TOWNSEND — The Water Department has filed a lawsuit against the town itself, alleging that the Board of Selectmen and town administrator are improperly attempting to exercise control over the department.
Both parties have been jockeying for authority for several months, according to the complaint filed in court. The elected Board of Water Commissioners asserts that it has sole control of the department, citing state law and a Town Meeting vote, while selectmen argue that water employees report to them as do most other departments in town.
The lawsuit came several days after town officials warned of legal action against the Water Department over benefits that Superintendent Paul Rafuse was receiving — benefits that water officials say are their right to award and town officials say are a violation of a collective bargaining agreement.
“It became readily apparent that the only way to get this thing addressed was, unfortunately, to file a lawsuit,” said Steve Doucette, the attorney representing the Water Department.
The case, which asks the court to declare the Water Department exclusively under control of the Water Commissioners and to order town officials not to interfere with its work, was filed in Middlesex Superior Court on July 31, according to the online docket.
Rafuse deferred comment to Doucette. Town Administrator James Kreidler could not be reached for comment.
The first shots fired in the legal dispute came in March, when Doucette — whom the department retained as its own attorney rather than using the town’s legal counsel — wrote to selectmen informing them “that the Water Department was an independent body politic and not under the direction and control of the Board of Selectmen,” according to the complaint. Town counsel responded that the water department was a town department that reported to selectmen.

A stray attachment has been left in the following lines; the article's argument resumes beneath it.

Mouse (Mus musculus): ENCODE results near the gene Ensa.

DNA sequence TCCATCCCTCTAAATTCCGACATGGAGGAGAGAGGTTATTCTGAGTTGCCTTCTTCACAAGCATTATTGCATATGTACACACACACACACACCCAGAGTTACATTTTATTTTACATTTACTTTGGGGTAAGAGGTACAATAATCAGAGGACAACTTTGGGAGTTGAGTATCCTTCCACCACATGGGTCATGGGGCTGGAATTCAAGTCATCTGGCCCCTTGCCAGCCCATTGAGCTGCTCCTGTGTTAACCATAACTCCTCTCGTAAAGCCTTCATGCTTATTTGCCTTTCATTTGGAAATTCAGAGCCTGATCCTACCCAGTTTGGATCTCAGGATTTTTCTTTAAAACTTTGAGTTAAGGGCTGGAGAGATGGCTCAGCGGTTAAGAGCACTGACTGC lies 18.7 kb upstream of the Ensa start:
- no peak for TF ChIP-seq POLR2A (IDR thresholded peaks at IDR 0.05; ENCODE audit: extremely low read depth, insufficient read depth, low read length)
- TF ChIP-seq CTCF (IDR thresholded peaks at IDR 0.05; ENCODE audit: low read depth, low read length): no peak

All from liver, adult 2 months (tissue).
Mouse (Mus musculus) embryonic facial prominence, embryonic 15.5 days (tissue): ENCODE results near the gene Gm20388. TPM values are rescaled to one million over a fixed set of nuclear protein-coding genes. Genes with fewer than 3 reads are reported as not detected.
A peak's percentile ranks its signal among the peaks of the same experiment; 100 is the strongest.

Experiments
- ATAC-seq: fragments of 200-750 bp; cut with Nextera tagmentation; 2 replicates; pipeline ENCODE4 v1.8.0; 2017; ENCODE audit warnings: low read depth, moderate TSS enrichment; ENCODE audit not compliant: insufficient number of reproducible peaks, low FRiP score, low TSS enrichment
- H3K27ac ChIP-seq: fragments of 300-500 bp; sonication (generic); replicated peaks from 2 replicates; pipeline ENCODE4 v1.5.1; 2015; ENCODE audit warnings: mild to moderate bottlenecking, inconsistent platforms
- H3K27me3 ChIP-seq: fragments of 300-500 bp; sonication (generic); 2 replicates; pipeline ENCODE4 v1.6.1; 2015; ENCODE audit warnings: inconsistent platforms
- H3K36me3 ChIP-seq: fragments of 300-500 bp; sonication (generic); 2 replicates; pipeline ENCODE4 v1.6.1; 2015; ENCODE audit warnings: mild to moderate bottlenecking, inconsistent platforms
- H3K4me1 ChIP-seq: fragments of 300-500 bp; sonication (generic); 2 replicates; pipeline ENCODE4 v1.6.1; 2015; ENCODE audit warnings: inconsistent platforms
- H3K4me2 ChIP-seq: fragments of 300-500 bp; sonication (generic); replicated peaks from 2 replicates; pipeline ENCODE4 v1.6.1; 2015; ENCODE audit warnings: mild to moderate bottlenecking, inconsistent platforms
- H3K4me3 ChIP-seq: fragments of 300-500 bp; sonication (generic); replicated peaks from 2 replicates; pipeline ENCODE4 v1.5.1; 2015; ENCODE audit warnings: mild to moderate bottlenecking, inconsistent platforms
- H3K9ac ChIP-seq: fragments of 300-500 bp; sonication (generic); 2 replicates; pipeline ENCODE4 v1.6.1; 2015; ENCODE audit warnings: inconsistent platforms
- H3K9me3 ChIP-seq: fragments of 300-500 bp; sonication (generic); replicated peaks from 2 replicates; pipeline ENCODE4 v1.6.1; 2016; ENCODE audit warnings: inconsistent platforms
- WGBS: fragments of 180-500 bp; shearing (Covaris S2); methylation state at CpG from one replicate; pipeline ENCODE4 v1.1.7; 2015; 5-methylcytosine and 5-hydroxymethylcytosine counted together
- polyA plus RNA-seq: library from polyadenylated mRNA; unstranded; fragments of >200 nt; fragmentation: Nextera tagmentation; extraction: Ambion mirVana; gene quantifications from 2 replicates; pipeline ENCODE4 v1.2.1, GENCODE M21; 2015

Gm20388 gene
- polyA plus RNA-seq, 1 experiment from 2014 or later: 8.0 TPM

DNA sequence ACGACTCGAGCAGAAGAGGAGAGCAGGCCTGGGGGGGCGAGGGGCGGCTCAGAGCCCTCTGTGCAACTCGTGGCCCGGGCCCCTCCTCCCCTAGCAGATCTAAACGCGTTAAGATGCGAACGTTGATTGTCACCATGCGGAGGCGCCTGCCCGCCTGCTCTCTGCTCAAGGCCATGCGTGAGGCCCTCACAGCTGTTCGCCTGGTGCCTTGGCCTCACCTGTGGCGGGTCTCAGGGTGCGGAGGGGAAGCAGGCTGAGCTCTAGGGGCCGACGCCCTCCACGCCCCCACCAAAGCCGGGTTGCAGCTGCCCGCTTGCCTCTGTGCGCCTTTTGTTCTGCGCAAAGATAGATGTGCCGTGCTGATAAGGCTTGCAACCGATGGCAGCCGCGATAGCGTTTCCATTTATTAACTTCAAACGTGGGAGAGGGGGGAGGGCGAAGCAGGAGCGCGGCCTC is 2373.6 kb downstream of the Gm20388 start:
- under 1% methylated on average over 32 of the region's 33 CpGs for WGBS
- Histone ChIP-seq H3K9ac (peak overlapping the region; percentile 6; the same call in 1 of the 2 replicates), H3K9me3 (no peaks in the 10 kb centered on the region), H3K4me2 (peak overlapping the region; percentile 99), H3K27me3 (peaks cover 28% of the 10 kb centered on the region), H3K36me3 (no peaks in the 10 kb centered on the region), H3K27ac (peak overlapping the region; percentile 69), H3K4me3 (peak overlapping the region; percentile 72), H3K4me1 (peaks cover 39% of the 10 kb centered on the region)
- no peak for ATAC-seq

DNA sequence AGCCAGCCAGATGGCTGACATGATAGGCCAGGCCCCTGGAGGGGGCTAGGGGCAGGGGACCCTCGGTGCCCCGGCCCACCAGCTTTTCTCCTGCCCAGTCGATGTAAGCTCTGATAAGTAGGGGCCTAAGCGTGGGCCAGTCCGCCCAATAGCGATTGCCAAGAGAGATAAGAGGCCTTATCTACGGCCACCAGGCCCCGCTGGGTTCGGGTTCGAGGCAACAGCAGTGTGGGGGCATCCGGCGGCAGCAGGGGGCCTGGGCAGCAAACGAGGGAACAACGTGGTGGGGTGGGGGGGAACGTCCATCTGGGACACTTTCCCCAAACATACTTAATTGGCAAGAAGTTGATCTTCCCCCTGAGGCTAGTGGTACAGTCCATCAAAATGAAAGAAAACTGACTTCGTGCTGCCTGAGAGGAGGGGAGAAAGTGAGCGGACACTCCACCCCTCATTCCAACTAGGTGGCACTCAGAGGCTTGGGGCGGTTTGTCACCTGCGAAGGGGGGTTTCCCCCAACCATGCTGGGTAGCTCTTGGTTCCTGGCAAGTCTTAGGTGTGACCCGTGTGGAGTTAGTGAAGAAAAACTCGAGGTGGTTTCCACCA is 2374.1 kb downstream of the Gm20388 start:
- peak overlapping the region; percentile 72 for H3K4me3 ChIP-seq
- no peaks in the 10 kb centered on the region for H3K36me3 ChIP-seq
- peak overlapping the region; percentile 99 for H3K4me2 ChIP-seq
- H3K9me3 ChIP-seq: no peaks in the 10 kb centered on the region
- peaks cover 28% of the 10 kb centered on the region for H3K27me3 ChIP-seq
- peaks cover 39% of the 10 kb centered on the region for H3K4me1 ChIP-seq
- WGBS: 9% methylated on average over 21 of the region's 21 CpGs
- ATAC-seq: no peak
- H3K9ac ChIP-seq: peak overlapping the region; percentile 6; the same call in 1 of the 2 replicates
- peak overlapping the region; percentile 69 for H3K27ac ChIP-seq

In May, Town Meeting passed an article that, per a section of state law, gave “the Board of Water Commissioners exclusive charge and control of the Water Department, subject to all lawful by-laws and to such instructions, rules and regulations as the Town may from time to time impose by its vote.”
Doucette said similar processes took place in Littleton and Templeton, and that Water Departments can become entirely independent by vote under Massachusetts General Law chapter 69B.
He said Water Department officials attempted to set a meeting with selectmen to begin the transition, but were unsuccessful.
During recent months, the disagreement grew. The Board of Selectmen refused to pay the legal fees for the Water Department’s independent attorney. Water Commissioners voted to grant additional benefits to Rafuse, including pay for weekend standby duties and use of a town vehicle, to which town officials argue he is not entitled.
In a July 26 email to Nathan Mattila, chair of the Board of Water Commissioners, Kreidler wrote on behalf of selectmen that Rafuse’s position was a town position covered by a collective bargaining agreement with the AFSCME Council 93 union and that the benefits recently awarded to him violated terms of that agreement.
“To be clear, if Mr. Rafuse submits a time sheet seeking compensation that he is not lawfully entitled to receive, appropriate action will need to be taken,” Kreidler wrote in the email, which was included in the Water Department’s complaint. “Similarly, if Mr. Rafuse operates a town owned vehicle, or even more egregiously takes such a vehicle after hours and out of state to his home, that matter too will be addressed.”
Five days later, the Water Department filed its lawsuit.
“The Water Commissioners very much want to resolve this as quickly as possible,” Doucette said. “They don’t want this to go forward. They tried everything they could to avoid this, and now, they want to try everything possible to resolve it. They welcome any invitation to meet with selectmen.”
It is unclear at this point how town officials will respond. No timeline has been set on the case.
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